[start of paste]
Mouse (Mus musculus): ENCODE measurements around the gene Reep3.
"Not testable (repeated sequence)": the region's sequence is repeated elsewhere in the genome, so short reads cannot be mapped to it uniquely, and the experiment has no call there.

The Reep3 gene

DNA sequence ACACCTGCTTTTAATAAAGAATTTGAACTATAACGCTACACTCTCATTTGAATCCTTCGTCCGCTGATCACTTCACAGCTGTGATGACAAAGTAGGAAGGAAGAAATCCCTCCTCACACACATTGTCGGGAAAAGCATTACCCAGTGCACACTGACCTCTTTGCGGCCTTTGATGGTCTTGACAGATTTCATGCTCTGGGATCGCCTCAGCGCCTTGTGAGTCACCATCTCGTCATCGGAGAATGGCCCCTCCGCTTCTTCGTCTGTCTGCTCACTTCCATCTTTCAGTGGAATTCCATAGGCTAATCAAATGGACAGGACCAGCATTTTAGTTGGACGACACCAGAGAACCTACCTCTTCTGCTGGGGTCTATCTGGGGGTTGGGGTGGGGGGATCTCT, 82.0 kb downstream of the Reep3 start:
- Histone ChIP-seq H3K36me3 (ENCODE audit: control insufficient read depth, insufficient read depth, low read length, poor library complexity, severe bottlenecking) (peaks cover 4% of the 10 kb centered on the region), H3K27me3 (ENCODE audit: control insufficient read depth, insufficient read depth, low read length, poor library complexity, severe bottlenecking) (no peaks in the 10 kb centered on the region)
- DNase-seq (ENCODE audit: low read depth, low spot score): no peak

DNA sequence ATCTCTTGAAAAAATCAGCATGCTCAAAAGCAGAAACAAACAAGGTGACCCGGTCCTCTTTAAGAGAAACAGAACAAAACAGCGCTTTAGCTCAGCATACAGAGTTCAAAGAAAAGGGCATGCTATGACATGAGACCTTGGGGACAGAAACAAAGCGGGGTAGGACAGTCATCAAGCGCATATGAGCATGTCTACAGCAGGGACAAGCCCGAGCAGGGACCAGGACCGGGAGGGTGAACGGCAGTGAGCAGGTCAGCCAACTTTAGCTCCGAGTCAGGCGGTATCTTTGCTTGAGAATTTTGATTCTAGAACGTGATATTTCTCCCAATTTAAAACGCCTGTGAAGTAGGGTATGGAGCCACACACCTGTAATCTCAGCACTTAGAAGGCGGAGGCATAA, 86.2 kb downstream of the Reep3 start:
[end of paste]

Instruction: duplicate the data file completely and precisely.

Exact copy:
Mouse (Mus musculus): ENCODE measurements around the gene Reep3.
"Not testable (repeated sequence)": the region's sequence is repeated elsewhere in the genome, so short reads cannot be mapped to it uniquely, and the experiment has no call there.

The Reep3 gene

DNA sequence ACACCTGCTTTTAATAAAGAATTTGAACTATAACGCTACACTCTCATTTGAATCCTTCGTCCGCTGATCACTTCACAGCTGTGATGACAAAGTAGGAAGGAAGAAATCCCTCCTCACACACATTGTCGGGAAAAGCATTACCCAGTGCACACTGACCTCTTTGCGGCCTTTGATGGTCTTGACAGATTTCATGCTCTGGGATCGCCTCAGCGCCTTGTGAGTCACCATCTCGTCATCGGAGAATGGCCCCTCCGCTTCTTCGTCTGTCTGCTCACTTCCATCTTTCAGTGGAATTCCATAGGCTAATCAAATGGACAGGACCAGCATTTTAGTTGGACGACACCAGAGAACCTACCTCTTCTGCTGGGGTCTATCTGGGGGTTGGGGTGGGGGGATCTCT, 82.0 kb downstream of the Reep3 start:
- Histone ChIP-seq H3K36me3 (ENCODE audit: control insufficient read depth, insufficient read depth, low read length, poor library complexity, severe bottlenecking) (peaks cover 4% of the 10 kb centered on the region), H3K27me3 (ENCODE audit: control insufficient read depth, insufficient read depth, low read length, poor library complexity, severe bottlenecking) (no peaks in the 10 kb centered on the region)
- DNase-seq (ENCODE audit: low read depth, low spot score): no peak

DNA sequence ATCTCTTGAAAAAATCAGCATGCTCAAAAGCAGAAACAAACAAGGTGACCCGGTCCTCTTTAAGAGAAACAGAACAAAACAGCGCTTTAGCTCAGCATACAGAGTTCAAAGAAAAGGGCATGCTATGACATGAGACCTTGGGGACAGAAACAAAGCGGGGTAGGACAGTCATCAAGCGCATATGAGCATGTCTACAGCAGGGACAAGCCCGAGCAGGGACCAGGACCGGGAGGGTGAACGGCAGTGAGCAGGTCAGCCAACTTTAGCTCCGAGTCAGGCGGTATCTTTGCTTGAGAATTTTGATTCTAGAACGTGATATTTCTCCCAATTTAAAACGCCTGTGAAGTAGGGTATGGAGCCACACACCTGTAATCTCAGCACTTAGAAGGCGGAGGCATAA, 86.2 kb downstream of the Reep3 start: